Also, http://bachiller.sabuco.com/ingles/eloy/1bach/last_question.pdf Please write a three page  essay containing the following elements. 1. A very short (one-paragraph) précis of each story. ...

Also, http://bachiller.sabuco.com/ingles/eloy/1bach/last_question.pdf

Please write a three page  essay containing the following elements.

1. A very short (one-paragraph) précis of each story.  As in the Case assignment, this should not be a recap, but rather a summary of the story's main points.

2. To what extent does technology motivate each story?  Without the SF mainstay of futuristic machines and gadgets, would the stories work at all?  Why or why not?

3.  In which story is the technical element more  believable;  or, to put it another way, less unbelievable?

4. Technology can be fascinating, but without people, there's no story.  Which story presents the human element best?  What is it, that makes the presentation of the human element in that story particularly effective?

5.  In conclusion, which story did you find to be the most entertaining? The most memorable?  Why? 

Asked on by ironstrike

1 Answer | Add Yours

mwestwood's profile pic

mwestwood | College Teacher | (Level 3) Distinguished Educator

Posted on

[Enotes educators do not compose essays. However, we are glad to assist you with suggestions and ideas]

1.

  • "Sound of Thunder": 

A man named Eckels enters Time Safari, Inc. and signs up to hunt a Tyrannosaurus Rex. His guide, Mr. Travis, warns Eckels that he must always remain on the anti-gravity path and not disturb anything or there can be massive changes made in the world as doing so could prevent future offspring of something, and/or introduce futuristic bacteria into the environment; also Eckels will have to pay a huge fine. After they travel back 60,002,055 years in the time machine, Eckels and Travis arrive; however, when Eckels sees how monstrous his prey is, he panics and runs, and Travis and the other guides are forced to shoot the tyrannosaurus charges them. Fortunately, it dies, and the tree which had fallen on it eons ago now falls, so nothing has been changed after the bullets are retrieved. Still, the men are angry that Eckels has endangered their lives; then, they notice he has left the path. When the men return to 2055, everything appears almost the same, except a sign seems misspelled and another man is now the president of the country. To his dismay, Eckels finds that on the bottom of his shoe where he slid off the path, there is a small dead butterfly.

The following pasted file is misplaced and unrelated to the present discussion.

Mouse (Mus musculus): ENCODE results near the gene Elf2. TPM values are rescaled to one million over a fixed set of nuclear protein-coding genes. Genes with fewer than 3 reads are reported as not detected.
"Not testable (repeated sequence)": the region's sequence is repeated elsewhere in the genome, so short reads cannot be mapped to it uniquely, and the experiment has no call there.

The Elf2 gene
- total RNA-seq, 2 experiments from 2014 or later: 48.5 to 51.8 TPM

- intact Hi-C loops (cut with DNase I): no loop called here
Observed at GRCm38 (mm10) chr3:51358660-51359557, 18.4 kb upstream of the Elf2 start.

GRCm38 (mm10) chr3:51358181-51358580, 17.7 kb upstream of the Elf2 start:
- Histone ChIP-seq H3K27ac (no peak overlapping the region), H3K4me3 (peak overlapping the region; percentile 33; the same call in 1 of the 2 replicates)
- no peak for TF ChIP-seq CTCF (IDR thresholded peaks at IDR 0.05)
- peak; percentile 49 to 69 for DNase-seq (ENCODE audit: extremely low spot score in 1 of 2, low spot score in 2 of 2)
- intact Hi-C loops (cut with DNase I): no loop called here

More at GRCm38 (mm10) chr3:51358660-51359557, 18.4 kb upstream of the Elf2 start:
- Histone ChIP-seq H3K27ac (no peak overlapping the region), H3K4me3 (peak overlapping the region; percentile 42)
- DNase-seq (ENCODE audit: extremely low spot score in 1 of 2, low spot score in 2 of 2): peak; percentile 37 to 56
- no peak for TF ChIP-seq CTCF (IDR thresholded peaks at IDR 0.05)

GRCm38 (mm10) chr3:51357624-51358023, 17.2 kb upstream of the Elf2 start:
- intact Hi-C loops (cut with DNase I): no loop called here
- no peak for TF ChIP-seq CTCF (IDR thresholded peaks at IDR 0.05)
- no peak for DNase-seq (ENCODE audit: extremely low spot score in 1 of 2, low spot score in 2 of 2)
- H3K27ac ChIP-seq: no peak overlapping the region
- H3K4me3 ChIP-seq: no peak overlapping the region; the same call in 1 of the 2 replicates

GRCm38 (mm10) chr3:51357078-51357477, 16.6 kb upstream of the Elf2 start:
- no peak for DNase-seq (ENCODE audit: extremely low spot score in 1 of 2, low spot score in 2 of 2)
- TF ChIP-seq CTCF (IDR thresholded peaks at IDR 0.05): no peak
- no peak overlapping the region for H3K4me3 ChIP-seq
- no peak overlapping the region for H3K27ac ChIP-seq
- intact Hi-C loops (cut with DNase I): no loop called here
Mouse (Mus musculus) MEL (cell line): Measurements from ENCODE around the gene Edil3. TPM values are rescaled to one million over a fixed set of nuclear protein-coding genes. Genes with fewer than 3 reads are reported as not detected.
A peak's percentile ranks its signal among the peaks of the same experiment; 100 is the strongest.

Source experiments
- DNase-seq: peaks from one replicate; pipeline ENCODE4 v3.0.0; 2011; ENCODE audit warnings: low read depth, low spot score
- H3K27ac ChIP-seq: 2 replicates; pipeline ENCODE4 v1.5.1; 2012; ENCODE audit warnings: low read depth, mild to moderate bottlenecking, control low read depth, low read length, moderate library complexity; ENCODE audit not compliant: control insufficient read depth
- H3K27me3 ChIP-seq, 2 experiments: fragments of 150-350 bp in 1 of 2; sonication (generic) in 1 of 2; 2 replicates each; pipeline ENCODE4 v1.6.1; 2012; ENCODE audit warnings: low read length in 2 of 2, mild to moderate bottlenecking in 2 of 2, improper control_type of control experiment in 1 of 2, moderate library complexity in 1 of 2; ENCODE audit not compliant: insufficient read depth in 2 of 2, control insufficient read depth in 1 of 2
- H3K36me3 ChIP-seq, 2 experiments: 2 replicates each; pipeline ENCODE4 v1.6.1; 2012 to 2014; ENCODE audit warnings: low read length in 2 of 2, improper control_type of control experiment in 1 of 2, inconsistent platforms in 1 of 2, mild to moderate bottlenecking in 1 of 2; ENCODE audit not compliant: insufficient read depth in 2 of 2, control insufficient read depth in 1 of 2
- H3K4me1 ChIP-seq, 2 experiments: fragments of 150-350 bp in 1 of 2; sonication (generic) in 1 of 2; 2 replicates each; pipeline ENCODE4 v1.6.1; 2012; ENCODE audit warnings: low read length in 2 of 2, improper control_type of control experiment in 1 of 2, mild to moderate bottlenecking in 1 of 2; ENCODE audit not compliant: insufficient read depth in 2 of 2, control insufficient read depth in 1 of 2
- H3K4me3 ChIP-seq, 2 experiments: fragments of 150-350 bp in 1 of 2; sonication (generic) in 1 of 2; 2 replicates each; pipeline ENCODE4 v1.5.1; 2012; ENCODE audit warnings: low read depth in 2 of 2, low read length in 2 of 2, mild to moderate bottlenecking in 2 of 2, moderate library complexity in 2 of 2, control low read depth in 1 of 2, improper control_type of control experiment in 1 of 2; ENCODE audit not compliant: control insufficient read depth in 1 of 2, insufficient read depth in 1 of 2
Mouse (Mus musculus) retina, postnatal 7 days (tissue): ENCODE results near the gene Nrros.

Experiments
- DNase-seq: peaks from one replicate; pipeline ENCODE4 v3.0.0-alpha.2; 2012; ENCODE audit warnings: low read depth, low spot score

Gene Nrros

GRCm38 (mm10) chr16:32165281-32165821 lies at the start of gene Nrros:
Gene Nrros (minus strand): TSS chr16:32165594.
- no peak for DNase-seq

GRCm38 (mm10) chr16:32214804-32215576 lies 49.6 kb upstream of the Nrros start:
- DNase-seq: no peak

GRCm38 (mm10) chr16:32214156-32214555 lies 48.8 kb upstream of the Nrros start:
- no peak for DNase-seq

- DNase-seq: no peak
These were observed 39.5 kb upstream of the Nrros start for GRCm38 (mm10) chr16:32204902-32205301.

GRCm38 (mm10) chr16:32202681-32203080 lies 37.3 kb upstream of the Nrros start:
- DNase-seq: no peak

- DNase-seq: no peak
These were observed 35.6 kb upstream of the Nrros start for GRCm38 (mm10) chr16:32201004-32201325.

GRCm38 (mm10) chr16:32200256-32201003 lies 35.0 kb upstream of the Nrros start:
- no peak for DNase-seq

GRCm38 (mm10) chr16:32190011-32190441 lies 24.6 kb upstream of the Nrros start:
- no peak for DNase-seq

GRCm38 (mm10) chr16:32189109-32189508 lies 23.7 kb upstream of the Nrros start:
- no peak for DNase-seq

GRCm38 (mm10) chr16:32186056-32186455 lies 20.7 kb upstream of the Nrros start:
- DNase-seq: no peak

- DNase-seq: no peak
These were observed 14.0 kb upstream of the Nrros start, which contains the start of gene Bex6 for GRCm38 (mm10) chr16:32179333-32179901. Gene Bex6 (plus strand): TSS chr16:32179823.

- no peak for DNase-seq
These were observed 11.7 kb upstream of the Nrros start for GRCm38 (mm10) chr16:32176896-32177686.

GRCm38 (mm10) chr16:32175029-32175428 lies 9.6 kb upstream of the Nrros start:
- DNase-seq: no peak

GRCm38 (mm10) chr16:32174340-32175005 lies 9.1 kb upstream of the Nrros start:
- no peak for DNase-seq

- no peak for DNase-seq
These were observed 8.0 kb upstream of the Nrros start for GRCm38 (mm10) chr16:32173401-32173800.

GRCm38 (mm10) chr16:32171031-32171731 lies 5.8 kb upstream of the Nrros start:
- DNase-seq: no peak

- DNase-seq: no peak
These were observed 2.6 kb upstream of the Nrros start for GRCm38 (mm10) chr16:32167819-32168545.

• "The Last Question":

"The last question" is first asked on May 21, 2061 by a half-drunken technician of Multivac, a huge computer. This question is about the end of energy, but, there is insufficient data for an answer. Fortunately for the earth, Multivac has learned how to harness the energy of the sun. Nonetheless, after billions of years, this energy is lost and the stars begin to die. Man is forced to seek other galaxies in which to live and the question of entropy, the unavailability of thermal energy for conversion, is asked repeatedly without sufficient data for a response. At last, a Universal AC can work without man. One man named Zee Prime realizes that when all energy is gone, man must die. "But it will take billions of years" he comforts himself, just as others before him have said. He asks the Universal AC when this end will come, but there is insufficient data. Billions of years pass and Universal AC, which can replicate itself, finally correlates all data and learns how to reverse entropy, but there is no man to tell. "It must be done" Universal AC decides. "Let there be light."

2. Technology is essential to both stories. In Bradbury's story, the theme of the delicate balance of nature could not exist without Eckel's having gone back in time. In Asimov's story, men must continually ask the computers when they will lose energy, and then it is the technology that re-creates the dead universe.

3. This is a personal opinion question, but with all the advancements in technology, Asimov's computers seem more plausible.

4. Bradbury's story has realistic characters, dialogue and interaction that create reader involvement in the narrative. It is hard for the reader to relate to the other story that is strictly science fiction.

5. This is again an opinion question, but "A Sound of Thunder" is more traditional in its narrative with life-like characters, interaction and conflict among the characters, and an adventurous plot.

Sources:

We’ve answered 318,926 questions. We can answer yours, too.

Ask a question